Take active steps to engage your children in open discussions about current events at their school, especially any persecution of Jewish students. Start by creating a safe and non-judgmental environment where they feel comfortable sharing their thoughts and concerns. Ask open-ended questions. Encourage them to notify you of any incidents of bullying, harassment or discrimination directed at them or other Jewish students so that you can inform school leaders. Also, reinforce values of tolerance, respect and empathy towards all individuals regardless of their background.

B. Get involved in schools, from kindergarten to college

There are many ways to engage schools at all levels to help combat and prevent the persecution of Jews. Volunteering at local schools, participating in parent-teacher organizations, advocating for curriculum that teaches about Jewish culture, organizing workshops to offer support and speaking out at school board meetings are actions to consider. At universities, consider contacting administrators and supporting Jewish student organizations.

C.   Free legal assistance against antisemitism from kindergarten to college

  • Campus Antisemitism Legal Line (CALL) to address anti-Jewish incidents on university campuses. Launched by the ADL, Brandeis Center, Hillel International and Gibson Dunn law firm.
  • StandWithUs Saidoff Legal Department provides pro bono lawyers focused on defending Israel and fighting antisemitism from Kindergarten to college.
  • The Campus Civil Rights Project by The Lawfare Project provides guidance and legal assistance to students, professors and campus groups.
  • K-12 Antisemitism Legal Line for California residents. This program was launched by the ADL, Brandeis Center and StandWithUs because “far too many school principals and administrators are failing in their legal responsibilities and choosing to sweep escalating antisemitism under the rug.”

Examples of situations that may be legal violations, include:

  • Being treated differently or discriminated against because you or your organization is Jewish
  • In-person or online harassment
  • Intentional damage to your property or a physical attack because you’re Jewish


UN Report Confirms Hamas Sex Crimes of Israeli Girls and Women on 10/7 and in Captivity

The United Nations finally released a substantive report confirming “clear and convincing” evidence that Hamas carried out sex crimes during the 10/7 attacks and on hostages they still hold in captivity. There is a planned protest outside of the UN on International Women’s Day, March 8, in recognition of the war crimes committed by Hamas and calling for the release of the remaining hostages.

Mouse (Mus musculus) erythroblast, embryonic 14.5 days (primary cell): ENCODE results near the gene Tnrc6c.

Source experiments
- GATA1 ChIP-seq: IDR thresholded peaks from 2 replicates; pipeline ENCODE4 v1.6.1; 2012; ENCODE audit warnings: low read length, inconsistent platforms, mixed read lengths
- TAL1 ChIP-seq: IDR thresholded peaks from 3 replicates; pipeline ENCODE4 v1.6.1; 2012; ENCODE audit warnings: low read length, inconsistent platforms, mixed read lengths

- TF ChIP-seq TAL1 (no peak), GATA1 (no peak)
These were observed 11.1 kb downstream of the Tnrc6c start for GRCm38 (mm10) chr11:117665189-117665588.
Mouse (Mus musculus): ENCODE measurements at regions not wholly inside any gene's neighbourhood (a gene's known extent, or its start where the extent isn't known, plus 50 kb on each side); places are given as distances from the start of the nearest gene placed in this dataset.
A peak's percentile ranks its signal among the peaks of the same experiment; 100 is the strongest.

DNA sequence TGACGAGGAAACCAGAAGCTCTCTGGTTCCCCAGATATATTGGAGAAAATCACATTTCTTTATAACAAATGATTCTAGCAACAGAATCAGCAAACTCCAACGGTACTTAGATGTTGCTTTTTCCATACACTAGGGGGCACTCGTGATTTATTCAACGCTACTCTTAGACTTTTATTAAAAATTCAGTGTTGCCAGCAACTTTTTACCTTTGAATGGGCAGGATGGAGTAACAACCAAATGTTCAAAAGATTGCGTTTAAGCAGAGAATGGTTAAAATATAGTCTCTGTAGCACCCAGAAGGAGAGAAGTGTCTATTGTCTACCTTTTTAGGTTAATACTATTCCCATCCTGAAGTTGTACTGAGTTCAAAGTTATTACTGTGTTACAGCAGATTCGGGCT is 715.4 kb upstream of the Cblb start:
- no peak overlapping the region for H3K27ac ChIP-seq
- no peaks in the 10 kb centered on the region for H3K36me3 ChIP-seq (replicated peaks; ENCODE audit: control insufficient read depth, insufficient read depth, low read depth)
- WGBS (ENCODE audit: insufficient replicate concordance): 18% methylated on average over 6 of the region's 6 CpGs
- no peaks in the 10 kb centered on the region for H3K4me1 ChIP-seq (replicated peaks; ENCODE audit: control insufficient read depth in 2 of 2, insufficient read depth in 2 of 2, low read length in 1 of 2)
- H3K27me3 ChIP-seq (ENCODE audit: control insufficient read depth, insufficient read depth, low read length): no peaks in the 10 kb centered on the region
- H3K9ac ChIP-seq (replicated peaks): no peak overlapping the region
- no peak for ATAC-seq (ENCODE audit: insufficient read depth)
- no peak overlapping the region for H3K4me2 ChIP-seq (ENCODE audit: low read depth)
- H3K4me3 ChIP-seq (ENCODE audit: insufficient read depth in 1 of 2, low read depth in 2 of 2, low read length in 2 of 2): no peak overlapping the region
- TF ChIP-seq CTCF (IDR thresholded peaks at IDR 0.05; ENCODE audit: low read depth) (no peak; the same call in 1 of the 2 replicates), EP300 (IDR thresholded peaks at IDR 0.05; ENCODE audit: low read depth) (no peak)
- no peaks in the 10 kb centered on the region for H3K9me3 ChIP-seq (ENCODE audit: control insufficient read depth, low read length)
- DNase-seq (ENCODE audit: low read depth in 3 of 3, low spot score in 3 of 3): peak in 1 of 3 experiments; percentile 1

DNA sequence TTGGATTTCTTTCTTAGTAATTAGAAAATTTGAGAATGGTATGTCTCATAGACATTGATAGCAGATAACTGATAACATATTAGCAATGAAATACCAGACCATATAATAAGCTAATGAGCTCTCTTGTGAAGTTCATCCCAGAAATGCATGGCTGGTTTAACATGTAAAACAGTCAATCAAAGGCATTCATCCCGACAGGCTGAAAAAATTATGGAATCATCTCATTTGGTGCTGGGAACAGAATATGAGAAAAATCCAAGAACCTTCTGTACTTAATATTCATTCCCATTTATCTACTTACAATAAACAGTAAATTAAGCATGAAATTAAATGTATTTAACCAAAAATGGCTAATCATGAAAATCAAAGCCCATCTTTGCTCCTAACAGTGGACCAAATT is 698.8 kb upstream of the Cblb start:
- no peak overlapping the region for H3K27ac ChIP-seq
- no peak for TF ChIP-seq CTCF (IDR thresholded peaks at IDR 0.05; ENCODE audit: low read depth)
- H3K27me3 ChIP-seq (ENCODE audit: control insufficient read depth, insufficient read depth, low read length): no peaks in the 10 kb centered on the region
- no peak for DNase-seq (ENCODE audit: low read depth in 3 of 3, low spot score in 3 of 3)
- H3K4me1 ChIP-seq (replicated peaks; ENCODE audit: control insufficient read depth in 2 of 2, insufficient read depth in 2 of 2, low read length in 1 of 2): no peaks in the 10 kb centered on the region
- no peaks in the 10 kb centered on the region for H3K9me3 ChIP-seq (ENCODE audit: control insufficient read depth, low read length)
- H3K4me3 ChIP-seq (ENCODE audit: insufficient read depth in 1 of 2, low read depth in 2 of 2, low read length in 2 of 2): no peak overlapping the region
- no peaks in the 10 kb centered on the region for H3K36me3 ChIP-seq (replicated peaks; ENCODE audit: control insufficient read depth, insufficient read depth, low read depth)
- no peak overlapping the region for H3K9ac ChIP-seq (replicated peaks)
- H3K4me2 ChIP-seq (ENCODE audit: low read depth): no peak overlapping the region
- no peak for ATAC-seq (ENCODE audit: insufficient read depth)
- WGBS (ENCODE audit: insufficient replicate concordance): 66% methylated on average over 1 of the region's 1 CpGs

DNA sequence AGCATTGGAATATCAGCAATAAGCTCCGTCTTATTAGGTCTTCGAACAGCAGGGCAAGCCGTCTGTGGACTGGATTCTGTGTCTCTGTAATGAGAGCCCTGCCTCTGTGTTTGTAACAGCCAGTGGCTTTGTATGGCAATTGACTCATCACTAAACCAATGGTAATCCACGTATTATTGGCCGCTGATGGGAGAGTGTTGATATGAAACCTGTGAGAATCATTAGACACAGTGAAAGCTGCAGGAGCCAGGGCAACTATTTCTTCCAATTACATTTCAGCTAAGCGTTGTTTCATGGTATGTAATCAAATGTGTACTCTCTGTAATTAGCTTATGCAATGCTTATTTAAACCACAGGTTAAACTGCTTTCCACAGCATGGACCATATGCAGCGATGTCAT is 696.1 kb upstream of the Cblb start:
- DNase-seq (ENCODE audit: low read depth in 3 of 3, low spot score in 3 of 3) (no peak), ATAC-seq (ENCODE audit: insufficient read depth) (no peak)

Comments from UN Special Representative on Sexual Violence in Conflict: “There was clear and convincing information that sexual violence, including rape, sexualized torture, cruel, inhuman and degrading treatment was committed against hostages. There is reasonable ground to believe it is ongoing. We saw a catalog of the most extreme and inhumane forms of torture and other horrors. We viewed 5,000 photographic images and some 50 hours of footage of the attacks. Rape and gang rape occurred at at least three locations: the Supernova music festival site, Kibbutz Re’im and along the nearby Route 232. In most instances, the victims were first subjected to rape and then killed, noting two incidents pointing to the rape of women’s corpses. There was a recurring pattern at the music festival of victims found fully or partially undressed, bound and shot.”

Hadassah, The Women’s Zionist Organization of America, responded to the report: “It has been 150 days since Hamas invaded Israel and kidnapped over 250 civilians. The female hostages kidnapped and held by Hamas were, and likely continue to be, subjected to sexual violence, torture and abuse. The UN must take greater action to condemn Hamas for weaponizing sexual violence, to ensure the immediate release of the hostages and to hold Hamas accountable for these war crimes. It is outrageous to hear UN officials suggest the Commission of Inquiry – a body comprised of individuals with a clear track record of antisemitism and anti-Israel bias – should be the agency to conduct a formal investigation into these crimes.”

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This content is developed by The Focus Project in partnership with Mercaz USA. The Focus Project distributes weekly news and talking points on timely issues concerning Israel and the Jewish people, including antisemitism, anti-Zionism and the delegitimization of Israel. It represents a consensus view across a spectrum of major American Jewish organizations. Mercaz USA recognizes and respects the diversity of views on these issues among its readers and the community at large.

The Focus Project develops and distributes news, background, history and weekly talking points on timely issues to inform individuals and organizations about issues affecting the American Jewish community and Israel, and help readers speak with more consistency and clarity. The editions also provide potential responses for addressing incidents of antisemitism and anti-Zionism. With input from a spectrum of major American Jewish organizations, we focus on that which unites us, rising above political and individual agendas.